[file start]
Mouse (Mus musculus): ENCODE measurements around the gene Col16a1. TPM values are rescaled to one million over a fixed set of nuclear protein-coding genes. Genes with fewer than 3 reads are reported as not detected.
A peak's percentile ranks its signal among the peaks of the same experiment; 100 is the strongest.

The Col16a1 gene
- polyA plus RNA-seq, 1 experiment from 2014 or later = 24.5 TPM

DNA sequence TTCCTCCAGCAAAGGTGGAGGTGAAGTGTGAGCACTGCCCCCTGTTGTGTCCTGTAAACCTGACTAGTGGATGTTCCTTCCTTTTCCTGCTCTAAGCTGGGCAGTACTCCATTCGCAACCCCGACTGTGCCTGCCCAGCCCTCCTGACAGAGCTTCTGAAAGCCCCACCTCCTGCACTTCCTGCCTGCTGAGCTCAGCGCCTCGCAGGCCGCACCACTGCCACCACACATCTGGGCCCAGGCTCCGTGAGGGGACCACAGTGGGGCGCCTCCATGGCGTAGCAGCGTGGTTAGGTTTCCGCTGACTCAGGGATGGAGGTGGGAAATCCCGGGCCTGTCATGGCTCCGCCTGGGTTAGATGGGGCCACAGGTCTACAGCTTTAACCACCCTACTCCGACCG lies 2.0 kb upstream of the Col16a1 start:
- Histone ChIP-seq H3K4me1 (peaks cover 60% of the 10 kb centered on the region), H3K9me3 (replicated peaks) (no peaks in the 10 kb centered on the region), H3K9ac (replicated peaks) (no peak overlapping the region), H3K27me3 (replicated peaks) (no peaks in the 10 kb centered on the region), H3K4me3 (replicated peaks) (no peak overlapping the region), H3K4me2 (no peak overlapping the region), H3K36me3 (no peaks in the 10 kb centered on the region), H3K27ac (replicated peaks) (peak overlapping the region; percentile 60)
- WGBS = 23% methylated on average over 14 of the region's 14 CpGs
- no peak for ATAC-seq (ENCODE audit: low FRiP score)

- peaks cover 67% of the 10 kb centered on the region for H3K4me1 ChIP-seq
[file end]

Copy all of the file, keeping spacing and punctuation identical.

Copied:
Mouse (Mus musculus): ENCODE measurements around the gene Col16a1. TPM values are rescaled to one million over a fixed set of nuclear protein-coding genes. Genes with fewer than 3 reads are reported as not detected.
A peak's percentile ranks its signal among the peaks of the same experiment; 100 is the strongest.

The Col16a1 gene
- polyA plus RNA-seq, 1 experiment from 2014 or later = 24.5 TPM

DNA sequence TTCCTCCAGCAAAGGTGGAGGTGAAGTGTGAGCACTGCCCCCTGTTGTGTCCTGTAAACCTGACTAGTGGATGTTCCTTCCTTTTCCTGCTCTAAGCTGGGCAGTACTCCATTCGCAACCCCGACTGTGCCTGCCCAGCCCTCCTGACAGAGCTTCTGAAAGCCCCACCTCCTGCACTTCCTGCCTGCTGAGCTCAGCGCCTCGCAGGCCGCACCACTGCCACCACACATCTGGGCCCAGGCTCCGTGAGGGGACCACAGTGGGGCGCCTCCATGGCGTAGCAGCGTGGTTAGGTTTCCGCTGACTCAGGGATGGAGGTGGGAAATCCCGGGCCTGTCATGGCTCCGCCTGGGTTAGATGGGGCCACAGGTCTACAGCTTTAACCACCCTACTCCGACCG lies 2.0 kb upstream of the Col16a1 start:
- Histone ChIP-seq H3K4me1 (peaks cover 60% of the 10 kb centered on the region), H3K9me3 (replicated peaks) (no peaks in the 10 kb centered on the region), H3K9ac (replicated peaks) (no peak overlapping the region), H3K27me3 (replicated peaks) (no peaks in the 10 kb centered on the region), H3K4me3 (replicated peaks) (no peak overlapping the region), H3K4me2 (no peak overlapping the region), H3K36me3 (no peaks in the 10 kb centered on the region), H3K27ac (replicated peaks) (peak overlapping the region; percentile 60)
- WGBS = 23% methylated on average over 14 of the region's 14 CpGs
- no peak for ATAC-seq (ENCODE audit: low FRiP score)

- peaks cover 67% of the 10 kb centered on the region for H3K4me1 ChIP-seq